This chapter summarizes the characteristics of current practice in land supply and capacity monitoring in the United States. The summary relies on research of more than four dozen jurisdictions across the country, a subset of which are analyzed in detail in Appendix A. In this chapter the general scope of practice is reviewed first, followed by a discussion of the recent advances in GIS and their implications for LSCM. (The actual methodological dimensions of LSCM are addressed in Chapter 2.) The chapter concludes with a summary of the challenges and opportunities facing the field now and through the coming decade.
The term land supply monitoring suggests an activity whereby the supply of land is tracked as it is occupied by urban activities, and as changes take place in the use of urbanized and urbanizing land over time. It also suggests a systematic assessment of potential uses of the land supply for the purposes of informing land policy. In the reality of practice, LSCMis rarely implemented in a comprehensive way. Few, if any, jurisdictions have managed to establish monitoring systems as ongoing inventories of the entire land supply. Nor have they used LSCM as a tool to measure on a regular basis the effectiveness of established policies and regulations and the possible impacts of new regulations, policies, or land development practices.
A survey of jurisdictions across the country shows that few have access to databases that are comprehensive or detailed enough to address the entire range of urban land uses. In addition, few systematically monitor trends by capturing longitudinal data on land use and development. Hence, most monitoring approaches involve partial inventories carried out as '' snapshots'' of the land supply, as opposed to continuous processes of data collection and analysis. Furthermore, these snapshots take place periodically and not always at regular intervals.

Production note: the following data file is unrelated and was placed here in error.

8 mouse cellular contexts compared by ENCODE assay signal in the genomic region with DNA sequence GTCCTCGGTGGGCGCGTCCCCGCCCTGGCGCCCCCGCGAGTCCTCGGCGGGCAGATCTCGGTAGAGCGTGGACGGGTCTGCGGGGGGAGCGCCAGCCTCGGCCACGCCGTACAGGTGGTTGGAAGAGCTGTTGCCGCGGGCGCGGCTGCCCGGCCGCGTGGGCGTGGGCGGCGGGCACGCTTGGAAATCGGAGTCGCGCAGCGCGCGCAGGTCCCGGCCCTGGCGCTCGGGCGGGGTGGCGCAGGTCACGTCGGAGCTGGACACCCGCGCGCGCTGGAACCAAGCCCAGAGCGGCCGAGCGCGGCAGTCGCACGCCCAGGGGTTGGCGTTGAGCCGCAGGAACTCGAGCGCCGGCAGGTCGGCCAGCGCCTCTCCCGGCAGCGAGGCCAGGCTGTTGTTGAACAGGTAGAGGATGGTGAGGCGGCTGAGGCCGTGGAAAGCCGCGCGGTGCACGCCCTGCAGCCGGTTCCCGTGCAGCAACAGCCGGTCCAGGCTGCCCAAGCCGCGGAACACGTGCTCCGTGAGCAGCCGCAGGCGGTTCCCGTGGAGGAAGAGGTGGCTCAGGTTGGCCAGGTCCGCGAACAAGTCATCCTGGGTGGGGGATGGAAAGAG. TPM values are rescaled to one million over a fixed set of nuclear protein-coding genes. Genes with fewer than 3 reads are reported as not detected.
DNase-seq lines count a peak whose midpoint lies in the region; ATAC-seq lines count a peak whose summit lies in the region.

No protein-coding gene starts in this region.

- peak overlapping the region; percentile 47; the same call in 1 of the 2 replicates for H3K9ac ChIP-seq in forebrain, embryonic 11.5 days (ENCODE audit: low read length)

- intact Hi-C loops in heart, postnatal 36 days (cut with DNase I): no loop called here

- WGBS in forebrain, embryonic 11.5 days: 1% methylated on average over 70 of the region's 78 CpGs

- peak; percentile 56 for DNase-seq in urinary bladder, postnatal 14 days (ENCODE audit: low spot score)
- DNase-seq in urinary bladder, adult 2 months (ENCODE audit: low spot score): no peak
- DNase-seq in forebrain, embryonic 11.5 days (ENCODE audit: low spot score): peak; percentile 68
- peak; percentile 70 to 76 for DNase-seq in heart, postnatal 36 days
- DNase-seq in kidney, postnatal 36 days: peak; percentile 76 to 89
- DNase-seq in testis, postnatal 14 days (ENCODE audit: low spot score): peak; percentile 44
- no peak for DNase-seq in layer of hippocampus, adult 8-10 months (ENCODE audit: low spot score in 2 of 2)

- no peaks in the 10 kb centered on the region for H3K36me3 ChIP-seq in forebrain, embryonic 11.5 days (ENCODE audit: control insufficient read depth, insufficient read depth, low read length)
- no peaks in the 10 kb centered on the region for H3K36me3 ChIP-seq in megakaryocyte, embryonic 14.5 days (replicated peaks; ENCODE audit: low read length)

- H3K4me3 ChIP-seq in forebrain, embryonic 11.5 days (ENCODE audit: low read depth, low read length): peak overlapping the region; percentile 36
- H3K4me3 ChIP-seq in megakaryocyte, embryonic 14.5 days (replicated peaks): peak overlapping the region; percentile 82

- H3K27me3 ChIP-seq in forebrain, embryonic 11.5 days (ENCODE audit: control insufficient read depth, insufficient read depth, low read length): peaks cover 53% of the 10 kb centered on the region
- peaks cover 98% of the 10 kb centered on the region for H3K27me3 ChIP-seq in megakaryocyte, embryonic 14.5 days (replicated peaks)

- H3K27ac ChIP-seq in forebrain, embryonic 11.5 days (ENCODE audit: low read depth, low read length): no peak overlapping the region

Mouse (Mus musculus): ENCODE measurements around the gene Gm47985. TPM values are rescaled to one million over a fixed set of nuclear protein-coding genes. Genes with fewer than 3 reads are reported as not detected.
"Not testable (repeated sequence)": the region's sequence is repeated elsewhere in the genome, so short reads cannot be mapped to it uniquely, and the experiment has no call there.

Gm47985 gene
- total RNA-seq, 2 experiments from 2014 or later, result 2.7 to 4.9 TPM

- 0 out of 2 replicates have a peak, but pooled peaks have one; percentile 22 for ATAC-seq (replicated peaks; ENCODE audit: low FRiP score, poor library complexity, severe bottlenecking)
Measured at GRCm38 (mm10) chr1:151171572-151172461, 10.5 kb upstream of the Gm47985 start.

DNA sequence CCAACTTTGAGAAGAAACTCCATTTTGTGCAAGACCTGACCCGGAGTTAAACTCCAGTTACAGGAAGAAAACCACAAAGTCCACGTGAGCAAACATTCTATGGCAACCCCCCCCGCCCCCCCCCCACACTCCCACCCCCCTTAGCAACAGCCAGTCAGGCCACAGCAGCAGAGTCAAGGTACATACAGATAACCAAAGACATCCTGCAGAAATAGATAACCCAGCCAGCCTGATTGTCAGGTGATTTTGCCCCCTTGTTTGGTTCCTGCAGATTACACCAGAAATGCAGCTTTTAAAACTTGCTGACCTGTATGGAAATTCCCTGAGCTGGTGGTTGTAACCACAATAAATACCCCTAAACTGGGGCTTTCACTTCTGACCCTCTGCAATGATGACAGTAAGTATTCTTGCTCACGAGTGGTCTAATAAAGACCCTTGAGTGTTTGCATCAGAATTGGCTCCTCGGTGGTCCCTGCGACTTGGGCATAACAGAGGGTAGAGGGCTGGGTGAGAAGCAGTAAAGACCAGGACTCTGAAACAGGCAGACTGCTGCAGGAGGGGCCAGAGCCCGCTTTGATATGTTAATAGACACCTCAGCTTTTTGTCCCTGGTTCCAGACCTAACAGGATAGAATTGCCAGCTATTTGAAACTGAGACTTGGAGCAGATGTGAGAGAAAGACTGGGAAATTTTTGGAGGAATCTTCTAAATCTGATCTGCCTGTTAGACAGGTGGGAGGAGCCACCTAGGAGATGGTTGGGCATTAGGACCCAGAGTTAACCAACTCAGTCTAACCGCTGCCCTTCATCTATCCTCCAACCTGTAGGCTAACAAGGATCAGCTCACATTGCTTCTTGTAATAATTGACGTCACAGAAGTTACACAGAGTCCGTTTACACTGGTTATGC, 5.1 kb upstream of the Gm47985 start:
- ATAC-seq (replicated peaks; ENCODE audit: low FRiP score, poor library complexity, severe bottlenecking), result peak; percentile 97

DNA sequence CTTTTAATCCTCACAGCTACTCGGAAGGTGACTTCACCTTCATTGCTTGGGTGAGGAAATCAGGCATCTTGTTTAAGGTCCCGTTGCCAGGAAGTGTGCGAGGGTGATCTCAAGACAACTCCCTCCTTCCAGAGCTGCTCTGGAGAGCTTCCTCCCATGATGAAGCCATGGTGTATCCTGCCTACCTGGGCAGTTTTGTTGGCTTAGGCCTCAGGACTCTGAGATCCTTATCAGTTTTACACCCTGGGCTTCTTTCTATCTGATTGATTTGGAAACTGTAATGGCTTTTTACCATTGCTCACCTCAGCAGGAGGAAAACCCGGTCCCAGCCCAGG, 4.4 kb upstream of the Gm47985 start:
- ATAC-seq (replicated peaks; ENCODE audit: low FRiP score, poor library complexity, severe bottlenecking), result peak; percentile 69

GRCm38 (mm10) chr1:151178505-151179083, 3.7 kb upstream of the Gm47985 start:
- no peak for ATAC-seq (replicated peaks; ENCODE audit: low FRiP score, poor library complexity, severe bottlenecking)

The limited adoption of LSCM among jurisdictions nationally has many explanations, of which several stand out. First, LSCM is often prohibitively expensive to carry out, especially in terms of database development and maintenance. Second, most jurisdictions have not implemented growth management policies, which has resulted in uneven institutional support and requirements for LSCM. And third, in jurisdictions where growth management is in place, the contentiousness of local politics may create an unstable political climate for sustained LSCM system development.
Characteristics of Practice
Our survey of jurisdictions (see Appendixes A and B) highlights six general characteristics of current LSCM practice. First, it is led by the public sector and typically carried out by local governments--municipal, county, and metropolitan jurisdictions. At the same time, land monitoring activities are usually closely watched by the private sector. Second, it is regional in scope, reflecting the metropolitan-wide reach of land markets, major infrastructure systems, and growth control policies. Third, it addresses primarily medium-to long-term supply and capacity prospects, largely to relate appropriately to comprehensive plans and to regional growth forecasts, which usually extend over periods of 10 to 20 years. Being closely linked to long-range planning, LSCM is most successfully performed as a centralized or coordinated activity led by a metropolitan planning organization (MPO) or similar metropolitan-wide body. In this context, LSCM has been successfully employed in evaluating the implementation of local and regional plans. It has contributed to keeping issues of urban growth, land consumption, and infrastructure development current, and to raising peripherally the public awareness of the environmental and fiscal costs of sprawl.